THE third lockdown has been branded “malicious” by New Forest West MP Sir Desmond Swayne who was among 16 voting against the new laws.
Despite rising infection and death rates, Sir Desmond told the House of Commons yesterday (Wednesday) the detailed regulations were “pervaded by pettifogging malice” and an assault on livelihoods.
Prime Minster Boris Johnson replied: “Pettifogging, yes. Malicious, no.”
No vote was cast by either Julian Lewis, MP for New Forest East, nor Sir Chris Chope, MP for Christchurch.
Sir Desmond’s criticism followed an intervention over the new year in which he urged the government to consider “alternative” expertise on the pandemic other than from the official Scientific Advisory Group for Emergencies (SAGE).
He said statisticians leading in their fields would be able to “arm ministers, with the right questions to ask about the validity of the modelling and the data”.
He also questioned how experts had discovered a more transmissible strain after the government had wavered in following their advice to impose Christmas restrictions.
He said if he were in ministers’ position, he would find “great difficulty in having the wherewithal to identify and ask the right questions to be sure that they were on the money, or 100 miles from it”.
His comments sparked criticism by Liberal Democrat Cllr Jack Davies, from Pennington, who ran against Sir Desmond in the last general election.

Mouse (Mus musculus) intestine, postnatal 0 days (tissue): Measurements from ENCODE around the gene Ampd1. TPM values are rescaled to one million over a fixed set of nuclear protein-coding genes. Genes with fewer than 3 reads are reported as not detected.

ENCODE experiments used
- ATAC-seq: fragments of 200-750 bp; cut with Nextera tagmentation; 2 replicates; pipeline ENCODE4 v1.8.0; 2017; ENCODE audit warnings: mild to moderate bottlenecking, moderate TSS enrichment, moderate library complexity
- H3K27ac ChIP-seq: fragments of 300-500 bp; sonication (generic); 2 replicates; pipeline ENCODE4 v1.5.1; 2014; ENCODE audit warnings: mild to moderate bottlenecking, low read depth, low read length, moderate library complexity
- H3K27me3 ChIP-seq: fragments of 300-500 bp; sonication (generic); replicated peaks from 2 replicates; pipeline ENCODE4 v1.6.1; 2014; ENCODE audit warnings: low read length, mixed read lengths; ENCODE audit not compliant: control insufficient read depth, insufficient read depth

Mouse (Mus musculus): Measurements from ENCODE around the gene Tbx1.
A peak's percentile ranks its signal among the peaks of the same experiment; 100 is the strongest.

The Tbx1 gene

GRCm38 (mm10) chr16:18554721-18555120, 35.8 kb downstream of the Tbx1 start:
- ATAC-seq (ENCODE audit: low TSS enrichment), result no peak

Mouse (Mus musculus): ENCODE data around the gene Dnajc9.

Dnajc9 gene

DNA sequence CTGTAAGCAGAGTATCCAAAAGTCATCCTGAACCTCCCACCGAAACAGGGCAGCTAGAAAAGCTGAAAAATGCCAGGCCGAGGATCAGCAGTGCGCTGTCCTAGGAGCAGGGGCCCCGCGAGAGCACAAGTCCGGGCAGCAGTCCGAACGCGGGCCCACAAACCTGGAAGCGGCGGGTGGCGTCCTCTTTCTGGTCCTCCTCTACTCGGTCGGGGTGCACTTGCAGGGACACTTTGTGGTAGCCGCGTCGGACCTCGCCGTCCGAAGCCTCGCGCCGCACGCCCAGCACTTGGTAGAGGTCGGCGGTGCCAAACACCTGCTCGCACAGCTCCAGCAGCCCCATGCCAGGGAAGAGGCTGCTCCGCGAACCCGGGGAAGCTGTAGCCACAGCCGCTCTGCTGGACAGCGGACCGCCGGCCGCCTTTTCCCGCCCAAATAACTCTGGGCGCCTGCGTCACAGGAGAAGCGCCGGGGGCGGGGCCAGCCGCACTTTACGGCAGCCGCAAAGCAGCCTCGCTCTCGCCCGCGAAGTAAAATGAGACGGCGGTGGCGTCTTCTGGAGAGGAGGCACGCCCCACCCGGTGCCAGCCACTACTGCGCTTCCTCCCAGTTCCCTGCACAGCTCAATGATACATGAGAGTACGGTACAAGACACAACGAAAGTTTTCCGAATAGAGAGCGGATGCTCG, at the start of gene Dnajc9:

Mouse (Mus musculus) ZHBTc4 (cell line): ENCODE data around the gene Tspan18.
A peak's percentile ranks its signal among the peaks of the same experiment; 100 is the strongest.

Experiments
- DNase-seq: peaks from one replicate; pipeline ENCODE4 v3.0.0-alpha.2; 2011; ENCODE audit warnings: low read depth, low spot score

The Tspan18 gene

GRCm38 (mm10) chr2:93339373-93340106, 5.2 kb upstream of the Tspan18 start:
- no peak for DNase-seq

He said: “Desmond Swayne has, once again, embarrassed the New Forest with his ramblings in the House of Commons.
“He has abandoned his main responsibility as an MP, which is to protect the people he serves.
“Desmond Swayne’s call for ‘alternative experts’ to SAGE is a desperate attempt to salvage his own credibility after he claimed the pandemic ended in the summer and was proven wrong.
“The depressing thing is, if people like Desmond Swayne had got behind the measures to tackle the coronavirus pandemic from the very start, we would be in a much better place with fewer cases and fewer deaths.”
The lockdown vote on Wednesday also featured a plea by Sir Chris that vaccinated older people could be allowed to socialise to celebrate Brexit.
Meanwhile, Dr Lewis called on the government to “sweep away” bureaucratic form-filling to enable retired medics to join the national vaccination effort quicker.
He said it should prioritise “turning the national vaccination effort into an all-out 24/7 operation,” and publish the total number of vacant NHS beds every week and the total number of people vaccinated every day.